The research in question, a case study having its theoretical grounds set on policy instrument theories and aiming at the two-step financial reform policies, is mainly to highlight the policy instruments opted for by the government in its two-step financial reform before evaluating appropriateness of the same. The case study combines both the theories and practices before applying the criteria erected by the theories on financial industry analyses. By producing political proposals, both government policies and policy approaches being implemented could result in effectively solving the problems local financial holding companies are dealing with at this time.
The theoretical analyses of policy instruments have made it clear that the policy instruments opted for by the government come mainly based on the spectrum model created by Howlett and Ramesh. On the other hand, Complexity of Subordinate Political Systems and National Capability Degree are taken as criteria for introduction of policy approaches. However, in terms of policy implementation, throughout the practice, hybrid and forcible tools remain as key players in the government operations practiced on the twelve financial institutions having major government participations. As of the private financial institutions, hybrid tolls prevail as voluntary and forcible ones serve as secondary ones.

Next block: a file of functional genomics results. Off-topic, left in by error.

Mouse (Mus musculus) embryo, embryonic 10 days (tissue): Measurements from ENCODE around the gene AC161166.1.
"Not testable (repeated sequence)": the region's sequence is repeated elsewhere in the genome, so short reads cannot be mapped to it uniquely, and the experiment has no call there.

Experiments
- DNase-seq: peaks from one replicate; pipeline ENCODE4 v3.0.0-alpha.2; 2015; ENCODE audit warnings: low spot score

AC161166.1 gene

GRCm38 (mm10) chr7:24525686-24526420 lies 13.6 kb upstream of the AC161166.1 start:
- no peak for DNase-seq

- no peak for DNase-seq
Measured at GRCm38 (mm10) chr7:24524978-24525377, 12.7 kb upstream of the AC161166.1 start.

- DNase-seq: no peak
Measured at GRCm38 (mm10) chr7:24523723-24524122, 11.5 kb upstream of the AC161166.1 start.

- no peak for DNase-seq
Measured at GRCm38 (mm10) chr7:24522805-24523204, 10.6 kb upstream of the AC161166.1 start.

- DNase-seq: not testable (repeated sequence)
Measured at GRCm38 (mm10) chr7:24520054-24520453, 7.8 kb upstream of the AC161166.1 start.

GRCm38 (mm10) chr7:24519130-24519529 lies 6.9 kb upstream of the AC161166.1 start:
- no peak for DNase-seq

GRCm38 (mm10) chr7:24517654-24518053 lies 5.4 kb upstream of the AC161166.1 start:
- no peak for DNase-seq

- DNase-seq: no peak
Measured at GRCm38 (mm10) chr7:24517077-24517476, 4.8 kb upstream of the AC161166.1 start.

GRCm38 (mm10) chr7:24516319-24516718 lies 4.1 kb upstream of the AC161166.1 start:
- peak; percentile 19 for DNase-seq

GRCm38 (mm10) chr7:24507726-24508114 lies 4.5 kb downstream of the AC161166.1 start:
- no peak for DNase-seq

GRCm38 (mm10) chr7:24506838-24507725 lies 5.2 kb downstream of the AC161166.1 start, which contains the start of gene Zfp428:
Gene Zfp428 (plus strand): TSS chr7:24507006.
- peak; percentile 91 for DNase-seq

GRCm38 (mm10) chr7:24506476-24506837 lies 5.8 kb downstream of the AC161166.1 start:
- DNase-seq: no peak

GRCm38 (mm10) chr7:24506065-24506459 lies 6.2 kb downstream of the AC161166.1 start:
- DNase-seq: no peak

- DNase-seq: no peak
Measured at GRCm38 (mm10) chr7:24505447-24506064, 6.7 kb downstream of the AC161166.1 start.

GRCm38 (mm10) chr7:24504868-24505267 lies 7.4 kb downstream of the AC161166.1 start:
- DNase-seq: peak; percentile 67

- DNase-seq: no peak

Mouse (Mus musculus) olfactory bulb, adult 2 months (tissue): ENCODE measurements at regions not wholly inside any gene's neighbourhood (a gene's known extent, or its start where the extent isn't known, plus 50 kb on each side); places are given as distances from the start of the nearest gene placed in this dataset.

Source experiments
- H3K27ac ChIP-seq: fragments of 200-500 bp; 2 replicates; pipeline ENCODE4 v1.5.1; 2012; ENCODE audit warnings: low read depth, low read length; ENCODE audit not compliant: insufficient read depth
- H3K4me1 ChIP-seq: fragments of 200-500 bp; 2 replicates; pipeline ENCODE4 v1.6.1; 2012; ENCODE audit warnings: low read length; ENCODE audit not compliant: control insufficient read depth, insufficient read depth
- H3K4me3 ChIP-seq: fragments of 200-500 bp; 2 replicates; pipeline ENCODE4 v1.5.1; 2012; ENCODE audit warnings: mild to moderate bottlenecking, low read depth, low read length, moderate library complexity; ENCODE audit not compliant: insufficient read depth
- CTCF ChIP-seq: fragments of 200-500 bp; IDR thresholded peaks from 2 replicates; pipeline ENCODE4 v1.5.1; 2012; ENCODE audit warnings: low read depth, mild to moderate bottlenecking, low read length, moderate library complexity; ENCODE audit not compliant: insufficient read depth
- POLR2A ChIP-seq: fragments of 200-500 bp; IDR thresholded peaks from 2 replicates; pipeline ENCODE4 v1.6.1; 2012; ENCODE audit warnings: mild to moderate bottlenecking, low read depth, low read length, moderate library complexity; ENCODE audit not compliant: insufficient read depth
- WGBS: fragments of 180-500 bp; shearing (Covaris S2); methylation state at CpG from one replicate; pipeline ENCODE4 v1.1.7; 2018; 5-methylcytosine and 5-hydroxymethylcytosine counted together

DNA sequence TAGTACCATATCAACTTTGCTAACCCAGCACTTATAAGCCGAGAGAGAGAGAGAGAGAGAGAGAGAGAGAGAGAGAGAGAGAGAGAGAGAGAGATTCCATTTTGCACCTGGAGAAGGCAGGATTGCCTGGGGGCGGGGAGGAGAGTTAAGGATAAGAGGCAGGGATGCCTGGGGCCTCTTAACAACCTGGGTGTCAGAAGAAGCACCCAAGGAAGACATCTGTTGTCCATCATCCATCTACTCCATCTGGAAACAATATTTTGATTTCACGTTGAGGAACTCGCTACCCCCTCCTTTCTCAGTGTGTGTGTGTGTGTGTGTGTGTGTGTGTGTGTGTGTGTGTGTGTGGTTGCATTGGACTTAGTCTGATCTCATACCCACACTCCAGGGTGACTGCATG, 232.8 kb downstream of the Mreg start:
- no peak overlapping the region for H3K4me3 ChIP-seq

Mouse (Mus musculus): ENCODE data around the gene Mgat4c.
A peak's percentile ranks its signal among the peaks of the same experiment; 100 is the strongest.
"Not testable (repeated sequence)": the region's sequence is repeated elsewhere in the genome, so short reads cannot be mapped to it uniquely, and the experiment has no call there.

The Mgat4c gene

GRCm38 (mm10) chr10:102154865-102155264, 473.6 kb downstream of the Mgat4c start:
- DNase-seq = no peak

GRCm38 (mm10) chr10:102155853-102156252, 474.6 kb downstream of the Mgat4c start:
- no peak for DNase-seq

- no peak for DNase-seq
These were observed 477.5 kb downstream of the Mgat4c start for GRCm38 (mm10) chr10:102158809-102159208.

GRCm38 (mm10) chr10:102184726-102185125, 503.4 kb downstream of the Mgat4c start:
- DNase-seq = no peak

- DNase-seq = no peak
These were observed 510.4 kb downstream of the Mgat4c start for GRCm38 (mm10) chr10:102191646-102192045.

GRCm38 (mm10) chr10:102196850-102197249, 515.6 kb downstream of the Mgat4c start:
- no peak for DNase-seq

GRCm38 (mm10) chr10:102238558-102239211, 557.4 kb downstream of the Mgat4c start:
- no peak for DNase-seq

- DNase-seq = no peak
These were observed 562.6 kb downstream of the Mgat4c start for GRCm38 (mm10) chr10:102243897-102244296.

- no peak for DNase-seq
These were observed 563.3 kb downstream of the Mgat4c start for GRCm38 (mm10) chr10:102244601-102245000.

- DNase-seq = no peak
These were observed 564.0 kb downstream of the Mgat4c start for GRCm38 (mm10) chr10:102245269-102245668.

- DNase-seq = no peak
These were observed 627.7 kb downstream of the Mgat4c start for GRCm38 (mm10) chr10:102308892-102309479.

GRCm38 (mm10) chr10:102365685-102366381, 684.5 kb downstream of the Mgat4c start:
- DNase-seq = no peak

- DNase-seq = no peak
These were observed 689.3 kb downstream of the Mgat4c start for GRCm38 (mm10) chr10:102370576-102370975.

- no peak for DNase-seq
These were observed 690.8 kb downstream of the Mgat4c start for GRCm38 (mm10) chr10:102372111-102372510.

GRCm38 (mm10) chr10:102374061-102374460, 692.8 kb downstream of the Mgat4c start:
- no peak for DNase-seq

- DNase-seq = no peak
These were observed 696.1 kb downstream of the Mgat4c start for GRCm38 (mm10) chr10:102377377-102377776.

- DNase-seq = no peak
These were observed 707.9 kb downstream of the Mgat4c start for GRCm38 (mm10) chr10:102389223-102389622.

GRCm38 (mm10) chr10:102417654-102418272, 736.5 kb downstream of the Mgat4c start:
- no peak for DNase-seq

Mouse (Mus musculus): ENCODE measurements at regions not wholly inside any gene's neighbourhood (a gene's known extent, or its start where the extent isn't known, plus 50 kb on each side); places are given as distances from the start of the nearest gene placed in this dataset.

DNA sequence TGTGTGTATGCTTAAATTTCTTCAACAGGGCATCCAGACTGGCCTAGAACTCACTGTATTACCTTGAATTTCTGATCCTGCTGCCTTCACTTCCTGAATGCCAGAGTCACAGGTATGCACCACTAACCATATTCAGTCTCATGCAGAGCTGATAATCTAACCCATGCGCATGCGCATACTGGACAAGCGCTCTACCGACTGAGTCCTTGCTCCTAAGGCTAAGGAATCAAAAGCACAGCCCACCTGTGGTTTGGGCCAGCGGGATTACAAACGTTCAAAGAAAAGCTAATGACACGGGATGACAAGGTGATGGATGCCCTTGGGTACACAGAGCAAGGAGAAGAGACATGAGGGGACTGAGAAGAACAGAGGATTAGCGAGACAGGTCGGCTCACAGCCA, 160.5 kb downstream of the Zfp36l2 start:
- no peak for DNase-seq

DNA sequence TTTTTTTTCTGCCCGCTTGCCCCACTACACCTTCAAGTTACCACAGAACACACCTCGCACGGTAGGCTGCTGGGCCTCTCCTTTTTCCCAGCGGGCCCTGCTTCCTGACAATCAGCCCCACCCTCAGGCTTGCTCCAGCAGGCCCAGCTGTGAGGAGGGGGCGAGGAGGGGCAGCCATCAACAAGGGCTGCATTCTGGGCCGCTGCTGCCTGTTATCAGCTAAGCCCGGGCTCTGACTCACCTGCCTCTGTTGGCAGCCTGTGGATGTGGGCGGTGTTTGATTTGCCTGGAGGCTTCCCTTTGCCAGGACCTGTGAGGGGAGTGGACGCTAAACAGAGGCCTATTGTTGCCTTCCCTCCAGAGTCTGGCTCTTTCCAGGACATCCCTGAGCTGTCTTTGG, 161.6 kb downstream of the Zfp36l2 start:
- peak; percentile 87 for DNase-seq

Though a fine initiative launched by the government, both the objectives and implementation methods set for the two-step financial report are yet to be properly reviewed for improvement. For instance, one of the four major objectives is to cut the financial institutions having major government participations by half by the end of 2005 is viewed as a poorly prepared one for its tight timing, restrained policy objectives that make successful implementation inaccessible for less flexibility, reason why the policy instruments implemented by the government in the last period of its second financial reform failed to meet the policy objectives.
Accordingly, timely and quantitative objects should be orderly and slowly implemented rather than being achieved in one operation. The government is suggested to honor the market systems by weighing more voluntary approaches and having hybrid approaches as secondary ones and, when necessary, launching timely and quantitative objects by incorporating forcible approaches. Further, financial reform policies implemented by other countries, namely, U.S., United Kingdom and Japan among others, shall be taken as reference. Appropriate practices and manners for mergers of financial institutions shall allow adjustments resulting in retaining the advantages and eliminating the defects; by doing so, the policy instruments would more effectively meet the objectives.